President’s Monthly Update


President’s Message

February 2017


How do you feel about the prospects for your business?  Do things look good to you?  What are you concerned about?  What are you going to do about it?

Well, let me offer you a few ideas.

In the January newsletter, we shared with you that MSA had joined the Associated Industries of Massachusetts (AIM).  Again, AIM is the largest employer association in Massachusetts, and its lobbyists work in collaboration with its community of Massachusetts employers to improve the business climate and create economic opportunity by reducing the cost of health care, taxes, unemployment insurance and other business expenses; shaping state and federal business regulation; and ensuring a skilled and highly educated work force.

On the morning of the presidential inauguration in January, Rick Lord, AIM President and Chief Executive Officer, presented his annual State of Massachusetts Business address.  I urge you to read his comments or watch a recording of them.  I think you might find his remarks very thought provoking.  If you don’t have time to read his comments, then the Boston Business Journal article is a good alternative.  The points are self-explanatory.

As I am sure you are aware, or at least at this point I hope you are, Governor Baker’s proposed FY18 budget included a revival of the Fair Share Contribution.  Recall the Fair Share Contribution that was part of Romney’s 2006 Healthcare Reform and was repealed in 2013 to comply with the Affordable Care Act.  The FY18 budget proposal item is needed to close a projected $600 million deficit in the MassHealth insurance program created by compliance with the Affordable Care Act.  But, do not be led astray by semantics.  The proposal is in no way the former Fair Share Contribution.   The current proposal includes a $2,000 per full- time equivalent employee fee (a/k/a tax) upon companies at which at least 80% of their FTEs do not take the company’s offer of health insurance (no credit given for employees covered through their parents, spouse, partner or otherwise) and that do not make a minimum annual contribution of $4,950 for each FTE.  You are correct.  This proposed assessment would cover virtually all workers in Massachusetts.  If you want more information, read the AIM blog.  And if want to do a quick calculation of the potential cost to your business, AIM offers a calculation worksheet.

So, on February 15, MSA invites you to an event for Lt. Governor Karyn Polito.  The event will be held from 5:30 – 7:00 at The University of Massachusetts Club, One Beacon Street, 32nd Floor, Boston, MA.  This event offers a tremendous opportunity to speak with the Lt. Governor about these issues and your concerns.  I urge you to attend or send a delegate that can tell your story and help your business.  The invitation is attached.

Our lobbyists continue to review the bills that were filed for any that may be of concern.  The Legislative Committees have not yet been named.  MSA will update you as considered appropriate

Some better news.  Actually, very good news.

Last October, the Department of Labor and Standards (DLS) held a hearing on proposed changes to the TWRK regulations.  MSA testified and expressed our ongoing concerns regarding the job order change notification provision and clarification of the definitions  of the agency types and the professional exemption.  John Ronan, General Counsel for DLS, asked MSA and Greater Boston Legal Services (GBLS) to negotiate compromise language. ASA and MSA did that.  The new language was accepted by DLS and went into effect in Mid-January.  The revised regulations are available on the DLS website (  In regards to the job order change notification, the revised regulations are more limited as to when a revised job order is required:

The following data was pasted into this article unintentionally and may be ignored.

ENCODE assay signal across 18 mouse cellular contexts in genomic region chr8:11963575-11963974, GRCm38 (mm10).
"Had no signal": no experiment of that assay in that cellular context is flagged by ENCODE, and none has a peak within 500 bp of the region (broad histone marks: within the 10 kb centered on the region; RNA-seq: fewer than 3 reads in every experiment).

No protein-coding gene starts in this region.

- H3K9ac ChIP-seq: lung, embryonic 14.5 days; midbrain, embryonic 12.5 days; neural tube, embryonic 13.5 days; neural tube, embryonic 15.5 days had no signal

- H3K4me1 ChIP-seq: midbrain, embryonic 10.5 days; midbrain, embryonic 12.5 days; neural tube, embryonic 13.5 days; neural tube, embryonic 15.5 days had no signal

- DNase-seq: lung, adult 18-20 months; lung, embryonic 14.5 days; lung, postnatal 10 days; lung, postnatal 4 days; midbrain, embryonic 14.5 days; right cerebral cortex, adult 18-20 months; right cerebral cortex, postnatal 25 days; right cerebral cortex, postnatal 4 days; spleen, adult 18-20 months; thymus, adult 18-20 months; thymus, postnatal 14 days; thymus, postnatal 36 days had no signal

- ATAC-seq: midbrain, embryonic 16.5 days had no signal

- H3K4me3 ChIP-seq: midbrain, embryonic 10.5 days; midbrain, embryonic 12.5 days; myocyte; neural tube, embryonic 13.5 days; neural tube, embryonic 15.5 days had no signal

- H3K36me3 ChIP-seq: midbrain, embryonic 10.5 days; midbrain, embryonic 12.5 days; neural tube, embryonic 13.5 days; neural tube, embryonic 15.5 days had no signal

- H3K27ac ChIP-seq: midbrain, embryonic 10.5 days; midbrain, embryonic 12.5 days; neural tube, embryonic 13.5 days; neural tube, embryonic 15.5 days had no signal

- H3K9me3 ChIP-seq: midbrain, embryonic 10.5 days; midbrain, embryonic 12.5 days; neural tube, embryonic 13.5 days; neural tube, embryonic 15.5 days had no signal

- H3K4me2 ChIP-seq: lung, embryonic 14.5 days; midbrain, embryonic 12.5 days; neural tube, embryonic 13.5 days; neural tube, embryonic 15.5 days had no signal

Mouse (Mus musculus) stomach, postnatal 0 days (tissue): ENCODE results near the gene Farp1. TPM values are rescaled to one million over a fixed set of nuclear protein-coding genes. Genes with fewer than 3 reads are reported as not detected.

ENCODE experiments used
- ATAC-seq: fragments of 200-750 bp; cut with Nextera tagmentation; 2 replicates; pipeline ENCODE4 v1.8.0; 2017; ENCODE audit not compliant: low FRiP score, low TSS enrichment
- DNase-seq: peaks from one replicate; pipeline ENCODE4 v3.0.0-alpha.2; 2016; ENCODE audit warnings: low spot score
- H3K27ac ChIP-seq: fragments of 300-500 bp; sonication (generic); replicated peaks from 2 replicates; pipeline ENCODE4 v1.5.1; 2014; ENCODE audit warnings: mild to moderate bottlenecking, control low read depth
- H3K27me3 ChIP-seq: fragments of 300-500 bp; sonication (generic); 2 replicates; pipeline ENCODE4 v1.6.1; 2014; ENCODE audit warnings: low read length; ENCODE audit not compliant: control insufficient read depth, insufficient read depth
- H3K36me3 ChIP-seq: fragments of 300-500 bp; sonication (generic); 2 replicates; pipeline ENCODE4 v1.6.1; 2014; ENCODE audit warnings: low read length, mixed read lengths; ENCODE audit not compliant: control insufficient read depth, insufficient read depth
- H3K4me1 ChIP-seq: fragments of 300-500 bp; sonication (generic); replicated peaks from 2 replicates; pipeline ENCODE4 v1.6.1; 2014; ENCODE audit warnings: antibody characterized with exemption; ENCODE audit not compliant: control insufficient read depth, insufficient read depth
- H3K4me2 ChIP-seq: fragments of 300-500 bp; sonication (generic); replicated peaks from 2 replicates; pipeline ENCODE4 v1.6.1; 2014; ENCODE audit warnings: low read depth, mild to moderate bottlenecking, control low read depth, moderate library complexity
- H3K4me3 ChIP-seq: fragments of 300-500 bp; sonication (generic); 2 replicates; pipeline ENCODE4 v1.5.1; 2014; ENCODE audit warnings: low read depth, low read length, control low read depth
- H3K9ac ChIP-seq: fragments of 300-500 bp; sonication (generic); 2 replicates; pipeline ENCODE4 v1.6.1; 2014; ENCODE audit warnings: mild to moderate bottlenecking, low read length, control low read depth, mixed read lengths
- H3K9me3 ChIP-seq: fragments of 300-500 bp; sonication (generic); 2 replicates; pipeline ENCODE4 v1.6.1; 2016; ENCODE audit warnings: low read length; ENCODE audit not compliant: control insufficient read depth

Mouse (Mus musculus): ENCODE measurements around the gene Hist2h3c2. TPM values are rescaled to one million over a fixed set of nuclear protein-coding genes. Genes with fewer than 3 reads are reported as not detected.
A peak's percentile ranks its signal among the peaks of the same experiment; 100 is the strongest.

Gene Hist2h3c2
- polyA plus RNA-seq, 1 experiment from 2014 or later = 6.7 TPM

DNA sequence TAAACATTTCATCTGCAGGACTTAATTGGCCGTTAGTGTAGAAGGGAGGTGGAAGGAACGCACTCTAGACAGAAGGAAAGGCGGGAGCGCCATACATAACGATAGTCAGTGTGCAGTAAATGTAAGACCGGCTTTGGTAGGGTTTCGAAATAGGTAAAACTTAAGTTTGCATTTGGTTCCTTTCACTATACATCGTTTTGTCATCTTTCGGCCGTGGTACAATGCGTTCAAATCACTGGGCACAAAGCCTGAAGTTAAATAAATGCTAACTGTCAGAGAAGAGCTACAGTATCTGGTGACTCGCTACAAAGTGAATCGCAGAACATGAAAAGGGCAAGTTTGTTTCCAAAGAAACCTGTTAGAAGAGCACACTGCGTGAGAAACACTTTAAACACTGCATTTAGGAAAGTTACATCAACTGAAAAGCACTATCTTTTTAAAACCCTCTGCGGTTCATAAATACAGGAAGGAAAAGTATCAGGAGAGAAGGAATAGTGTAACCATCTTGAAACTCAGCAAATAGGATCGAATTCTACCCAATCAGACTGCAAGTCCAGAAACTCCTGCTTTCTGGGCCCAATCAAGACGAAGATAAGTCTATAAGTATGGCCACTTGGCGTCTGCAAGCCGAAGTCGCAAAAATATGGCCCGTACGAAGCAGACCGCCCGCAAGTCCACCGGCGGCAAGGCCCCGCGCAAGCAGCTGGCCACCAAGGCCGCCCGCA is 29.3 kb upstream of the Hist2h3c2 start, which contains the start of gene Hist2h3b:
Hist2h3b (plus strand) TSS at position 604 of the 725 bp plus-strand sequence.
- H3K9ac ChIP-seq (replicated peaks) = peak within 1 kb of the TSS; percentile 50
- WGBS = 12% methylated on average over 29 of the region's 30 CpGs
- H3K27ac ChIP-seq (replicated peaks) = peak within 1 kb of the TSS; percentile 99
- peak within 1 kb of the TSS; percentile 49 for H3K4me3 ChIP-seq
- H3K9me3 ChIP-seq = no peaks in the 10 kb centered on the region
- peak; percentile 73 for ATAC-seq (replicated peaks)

• Require new job orders where assignment changes involve new or special clothing, equipment, training, or licenses; where employees are charged additional fees (for example, for meals or transportation); where the name of the staffing agency, pay day, hourly rate of pay, or name or address of the agency’s worker’s compensation carrier is changed; and where changes to the assignment are reasonably expected to recur or continue over the length of the assignment and
  • Require the staffing agency to refund an employee’s transportation costs when the employee goes to a job that differs substantially from the job order or when the employee is asked by the work site employer, during work hours, to do tasks substantially different from those in the job order and declines, choosing to stop working for the day.

These revised regulations are the successful completion of two+ years of continued and relentless advocacy on the part of our lobbyists, ASA, and several members of MSA.  Thank you to all that were involved in this process.

We are thrilled that Barry Asin, President of Staffing Industry Analysts, will be presenting to MSA on April 4 in Woburn.  Barry will be presenting on the disciplines of top performing staffing firms and their characteristics that are key to their growth.  This session will challenge you to grow both your leadership skills and ability to stay ahead of the latest strategic trends that will shape the future of the industry. Watch for registration to open.

That’s a lot of reading but a wealth of information.

I hope to see you February 15.


Jori Blumsack




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